The infinite variety of theatre in London means you can be laughing at the theatre one night, crying the next night. Or, when it’s really powerful, alternating between both on the same night. In my companion Theatre Diary piece, I shared some of the comedies I’ve enjoyed recently. Now I turn to the top-notch drama evenings of my diary pages.
As usual, I’ve listed productions in closing date order. Note, the first two finish this month – so don’t delay!
If you follow me on Twitter (@TerriPaddock) – please do! – you’ll be able to see my #theatreselfie gallery and initial reactions from my every trip to the theatre. Scroll down to see the tweets for these shows collated below.
Out of the Cage
I’ve seen numerous World War I-centred productions jumping on the centenary bandwagon over the past year, but none like this. For a start, Out of the Cage is performed by an all-female company and, rather than telling the horror stories of men in the trenches, it centres on the plight of the women back at home – who made the shells that rain down on the other side’s trenches.
“We want respect. We deserve respect. We deserve equal pay.”
The battlefield casualties from “the war to end all wars” – nearly 17 million deaths and 20 million wounded – made it one of the deadliest conflicts in human history. So it’s small wonder, in comparison with such staggering bloodshed, that industrial accidents from the period may be overlooked by history. I’m therefore grateful to writer-director Alex McSweeney (a man, by the way) for bringing this story of women munitions workers to my attention.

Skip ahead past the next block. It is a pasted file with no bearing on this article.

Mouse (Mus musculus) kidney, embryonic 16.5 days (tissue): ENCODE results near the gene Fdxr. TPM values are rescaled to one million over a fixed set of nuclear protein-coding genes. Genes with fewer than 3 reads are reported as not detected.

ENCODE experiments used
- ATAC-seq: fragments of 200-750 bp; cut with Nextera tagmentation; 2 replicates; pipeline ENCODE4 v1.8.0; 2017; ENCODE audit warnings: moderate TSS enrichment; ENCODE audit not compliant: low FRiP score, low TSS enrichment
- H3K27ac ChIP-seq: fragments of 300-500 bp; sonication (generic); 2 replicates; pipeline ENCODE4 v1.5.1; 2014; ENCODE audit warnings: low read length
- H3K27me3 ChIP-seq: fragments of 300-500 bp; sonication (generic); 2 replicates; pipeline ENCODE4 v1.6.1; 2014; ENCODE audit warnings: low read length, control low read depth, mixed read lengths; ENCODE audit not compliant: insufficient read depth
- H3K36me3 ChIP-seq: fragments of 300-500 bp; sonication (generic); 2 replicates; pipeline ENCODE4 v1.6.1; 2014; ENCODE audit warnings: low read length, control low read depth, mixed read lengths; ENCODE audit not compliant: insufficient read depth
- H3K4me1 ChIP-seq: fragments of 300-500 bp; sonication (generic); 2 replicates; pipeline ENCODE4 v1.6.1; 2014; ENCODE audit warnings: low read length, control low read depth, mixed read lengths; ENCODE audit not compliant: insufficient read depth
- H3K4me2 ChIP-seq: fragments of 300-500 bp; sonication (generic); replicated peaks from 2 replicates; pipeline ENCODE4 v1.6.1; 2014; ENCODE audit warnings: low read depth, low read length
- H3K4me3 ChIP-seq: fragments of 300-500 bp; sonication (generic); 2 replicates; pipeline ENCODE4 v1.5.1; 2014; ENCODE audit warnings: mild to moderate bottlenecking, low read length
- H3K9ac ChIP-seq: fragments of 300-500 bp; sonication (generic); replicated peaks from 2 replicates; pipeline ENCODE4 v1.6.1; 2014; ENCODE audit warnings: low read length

These women – and in many cases children – risked life and limb in factories run by bullying male bosses, where explosions, TNT poisoning, over-work, under-pay and hunger were all frequent occurrences. Inspired by events at Silvertown in London in 1916, Out of the Cage is set on the eve and day of a planned strike. Many of the women, several of them suffragettes, were branded unpatriotic. It would be another two years before women got the vote in the UK. (And then only if they were householders over the age of 30 – all other women over 21 would have to wait until 1928.)
“The truth is there are no certainties other than the rightness of our cause.”